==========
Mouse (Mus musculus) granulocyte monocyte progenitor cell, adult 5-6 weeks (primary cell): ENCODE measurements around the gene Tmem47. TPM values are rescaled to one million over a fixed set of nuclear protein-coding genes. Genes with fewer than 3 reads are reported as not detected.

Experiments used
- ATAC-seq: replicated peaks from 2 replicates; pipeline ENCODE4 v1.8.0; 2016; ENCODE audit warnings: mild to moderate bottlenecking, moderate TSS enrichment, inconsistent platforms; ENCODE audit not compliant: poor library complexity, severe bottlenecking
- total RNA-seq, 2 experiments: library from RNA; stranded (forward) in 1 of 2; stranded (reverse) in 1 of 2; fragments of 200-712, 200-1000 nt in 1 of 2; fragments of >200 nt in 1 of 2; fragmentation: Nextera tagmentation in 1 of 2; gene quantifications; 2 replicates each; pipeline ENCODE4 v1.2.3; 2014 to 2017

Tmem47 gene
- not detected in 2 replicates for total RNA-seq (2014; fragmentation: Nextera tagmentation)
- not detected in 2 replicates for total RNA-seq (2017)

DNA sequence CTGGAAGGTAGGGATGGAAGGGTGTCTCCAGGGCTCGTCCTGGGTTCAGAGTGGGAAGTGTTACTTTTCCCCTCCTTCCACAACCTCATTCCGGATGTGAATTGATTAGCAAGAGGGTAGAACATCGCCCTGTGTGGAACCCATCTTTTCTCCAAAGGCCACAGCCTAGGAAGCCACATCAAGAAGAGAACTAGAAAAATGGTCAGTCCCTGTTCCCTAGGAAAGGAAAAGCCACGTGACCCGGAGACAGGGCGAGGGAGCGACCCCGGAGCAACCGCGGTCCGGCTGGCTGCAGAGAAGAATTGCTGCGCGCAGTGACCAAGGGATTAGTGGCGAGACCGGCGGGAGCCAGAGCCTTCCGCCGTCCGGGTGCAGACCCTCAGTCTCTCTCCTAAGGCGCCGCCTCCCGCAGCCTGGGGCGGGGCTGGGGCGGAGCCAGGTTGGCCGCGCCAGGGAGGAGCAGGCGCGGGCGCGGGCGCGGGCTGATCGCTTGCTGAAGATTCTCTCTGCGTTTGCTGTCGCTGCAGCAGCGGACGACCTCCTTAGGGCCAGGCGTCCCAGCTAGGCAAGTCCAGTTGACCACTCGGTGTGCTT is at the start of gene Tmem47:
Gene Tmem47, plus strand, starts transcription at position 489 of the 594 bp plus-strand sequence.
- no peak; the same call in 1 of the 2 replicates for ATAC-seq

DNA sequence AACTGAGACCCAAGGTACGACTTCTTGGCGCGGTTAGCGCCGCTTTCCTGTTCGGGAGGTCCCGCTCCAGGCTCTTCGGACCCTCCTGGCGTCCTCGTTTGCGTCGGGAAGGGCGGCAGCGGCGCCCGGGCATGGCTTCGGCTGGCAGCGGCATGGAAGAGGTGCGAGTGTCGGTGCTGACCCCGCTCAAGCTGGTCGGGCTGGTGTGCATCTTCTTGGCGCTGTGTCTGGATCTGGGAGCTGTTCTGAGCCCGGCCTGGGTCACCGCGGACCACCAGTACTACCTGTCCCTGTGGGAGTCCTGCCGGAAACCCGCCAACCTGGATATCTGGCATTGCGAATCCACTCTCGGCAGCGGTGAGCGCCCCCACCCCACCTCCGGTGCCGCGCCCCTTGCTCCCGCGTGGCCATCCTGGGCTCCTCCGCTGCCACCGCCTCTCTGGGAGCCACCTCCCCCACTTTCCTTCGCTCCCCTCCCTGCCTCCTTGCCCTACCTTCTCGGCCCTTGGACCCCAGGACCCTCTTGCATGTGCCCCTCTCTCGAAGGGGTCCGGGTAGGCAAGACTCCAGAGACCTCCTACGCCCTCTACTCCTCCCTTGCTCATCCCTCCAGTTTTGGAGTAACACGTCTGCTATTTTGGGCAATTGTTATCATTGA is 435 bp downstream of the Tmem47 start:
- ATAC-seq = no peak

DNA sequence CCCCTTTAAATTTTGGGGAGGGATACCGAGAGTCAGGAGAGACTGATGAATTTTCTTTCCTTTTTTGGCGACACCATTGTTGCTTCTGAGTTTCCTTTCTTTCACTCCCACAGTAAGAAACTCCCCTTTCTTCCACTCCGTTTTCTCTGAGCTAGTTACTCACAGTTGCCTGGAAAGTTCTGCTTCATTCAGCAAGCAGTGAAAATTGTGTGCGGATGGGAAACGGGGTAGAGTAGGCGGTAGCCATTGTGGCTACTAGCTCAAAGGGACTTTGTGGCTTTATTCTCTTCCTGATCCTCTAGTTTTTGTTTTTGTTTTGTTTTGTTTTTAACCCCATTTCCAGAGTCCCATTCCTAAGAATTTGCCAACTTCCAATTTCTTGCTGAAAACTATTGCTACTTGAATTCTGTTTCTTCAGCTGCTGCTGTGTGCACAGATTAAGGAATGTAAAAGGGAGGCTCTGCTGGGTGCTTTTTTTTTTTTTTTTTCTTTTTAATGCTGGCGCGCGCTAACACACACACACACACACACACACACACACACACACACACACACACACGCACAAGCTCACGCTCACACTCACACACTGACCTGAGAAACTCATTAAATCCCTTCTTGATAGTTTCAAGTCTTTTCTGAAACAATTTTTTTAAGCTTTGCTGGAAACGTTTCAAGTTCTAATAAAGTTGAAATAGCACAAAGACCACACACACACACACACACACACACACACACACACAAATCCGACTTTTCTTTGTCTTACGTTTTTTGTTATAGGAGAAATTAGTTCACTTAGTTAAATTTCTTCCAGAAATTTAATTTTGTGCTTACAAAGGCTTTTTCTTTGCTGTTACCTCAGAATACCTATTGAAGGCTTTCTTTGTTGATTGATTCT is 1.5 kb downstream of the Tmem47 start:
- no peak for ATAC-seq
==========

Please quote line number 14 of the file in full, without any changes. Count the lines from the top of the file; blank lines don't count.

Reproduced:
- no peak for ATAC-seq